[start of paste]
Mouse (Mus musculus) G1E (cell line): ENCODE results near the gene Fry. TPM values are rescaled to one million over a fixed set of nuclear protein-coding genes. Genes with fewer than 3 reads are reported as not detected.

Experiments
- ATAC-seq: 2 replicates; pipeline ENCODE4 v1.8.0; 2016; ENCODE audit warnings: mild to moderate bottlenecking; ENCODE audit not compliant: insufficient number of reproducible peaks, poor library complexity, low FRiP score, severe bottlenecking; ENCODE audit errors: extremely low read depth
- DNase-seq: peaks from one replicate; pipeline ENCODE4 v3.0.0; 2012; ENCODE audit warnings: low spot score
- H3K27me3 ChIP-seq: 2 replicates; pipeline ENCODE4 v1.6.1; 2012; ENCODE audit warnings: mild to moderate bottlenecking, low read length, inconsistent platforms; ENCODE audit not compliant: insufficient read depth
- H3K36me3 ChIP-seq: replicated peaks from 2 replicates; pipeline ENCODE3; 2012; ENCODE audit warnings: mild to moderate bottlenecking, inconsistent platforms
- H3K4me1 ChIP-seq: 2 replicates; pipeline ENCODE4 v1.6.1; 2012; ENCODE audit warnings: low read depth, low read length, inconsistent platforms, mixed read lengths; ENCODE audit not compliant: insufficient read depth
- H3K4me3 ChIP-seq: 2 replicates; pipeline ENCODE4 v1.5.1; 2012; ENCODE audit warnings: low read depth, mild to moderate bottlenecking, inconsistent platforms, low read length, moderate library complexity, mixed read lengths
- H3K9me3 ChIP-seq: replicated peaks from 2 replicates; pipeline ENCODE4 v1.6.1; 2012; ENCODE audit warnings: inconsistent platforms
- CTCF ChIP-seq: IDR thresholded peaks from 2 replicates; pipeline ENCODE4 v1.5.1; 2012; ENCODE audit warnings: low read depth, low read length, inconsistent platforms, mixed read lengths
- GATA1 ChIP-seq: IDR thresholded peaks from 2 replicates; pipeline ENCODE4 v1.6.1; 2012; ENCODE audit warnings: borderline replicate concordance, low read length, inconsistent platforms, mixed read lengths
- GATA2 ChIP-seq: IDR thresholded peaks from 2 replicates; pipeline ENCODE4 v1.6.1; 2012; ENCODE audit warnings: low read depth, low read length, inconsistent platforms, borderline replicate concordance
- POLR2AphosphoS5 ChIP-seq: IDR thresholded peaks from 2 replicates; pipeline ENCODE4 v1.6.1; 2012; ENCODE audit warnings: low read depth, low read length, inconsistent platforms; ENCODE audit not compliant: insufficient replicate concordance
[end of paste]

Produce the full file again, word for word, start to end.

Mouse (Mus musculus) G1E (cell line): ENCODE results near the gene Fry. TPM values are rescaled to one million over a fixed set of nuclear protein-coding genes. Genes with fewer than 3 reads are reported as not detected.

Experiments
- ATAC-seq: 2 replicates; pipeline ENCODE4 v1.8.0; 2016; ENCODE audit warnings: mild to moderate bottlenecking; ENCODE audit not compliant: insufficient number of reproducible peaks, poor library complexity, low FRiP score, severe bottlenecking; ENCODE audit errors: extremely low read depth
- DNase-seq: peaks from one replicate; pipeline ENCODE4 v3.0.0; 2012; ENCODE audit warnings: low spot score
- H3K27me3 ChIP-seq: 2 replicates; pipeline ENCODE4 v1.6.1; 2012; ENCODE audit warnings: mild to moderate bottlenecking, low read length, inconsistent platforms; ENCODE audit not compliant: insufficient read depth
- H3K36me3 ChIP-seq: replicated peaks from 2 replicates; pipeline ENCODE3; 2012; ENCODE audit warnings: mild to moderate bottlenecking, inconsistent platforms
- H3K4me1 ChIP-seq: 2 replicates; pipeline ENCODE4 v1.6.1; 2012; ENCODE audit warnings: low read depth, low read length, inconsistent platforms, mixed read lengths; ENCODE audit not compliant: insufficient read depth
- H3K4me3 ChIP-seq: 2 replicates; pipeline ENCODE4 v1.5.1; 2012; ENCODE audit warnings: low read depth, mild to moderate bottlenecking, inconsistent platforms, low read length, moderate library complexity, mixed read lengths
- H3K9me3 ChIP-seq: replicated peaks from 2 replicates; pipeline ENCODE4 v1.6.1; 2012; ENCODE audit warnings: inconsistent platforms
- CTCF ChIP-seq: IDR thresholded peaks from 2 replicates; pipeline ENCODE4 v1.5.1; 2012; ENCODE audit warnings: low read depth, low read length, inconsistent platforms, mixed read lengths
- GATA1 ChIP-seq: IDR thresholded peaks from 2 replicates; pipeline ENCODE4 v1.6.1; 2012; ENCODE audit warnings: borderline replicate concordance, low read length, inconsistent platforms, mixed read lengths
- GATA2 ChIP-seq: IDR thresholded peaks from 2 replicates; pipeline ENCODE4 v1.6.1; 2012; ENCODE audit warnings: low read depth, low read length, inconsistent platforms, borderline replicate concordance
- POLR2AphosphoS5 ChIP-seq: IDR thresholded peaks from 2 replicates; pipeline ENCODE4 v1.6.1; 2012; ENCODE audit warnings: low read depth, low read length, inconsistent platforms; ENCODE audit not compliant: insufficient replicate concordance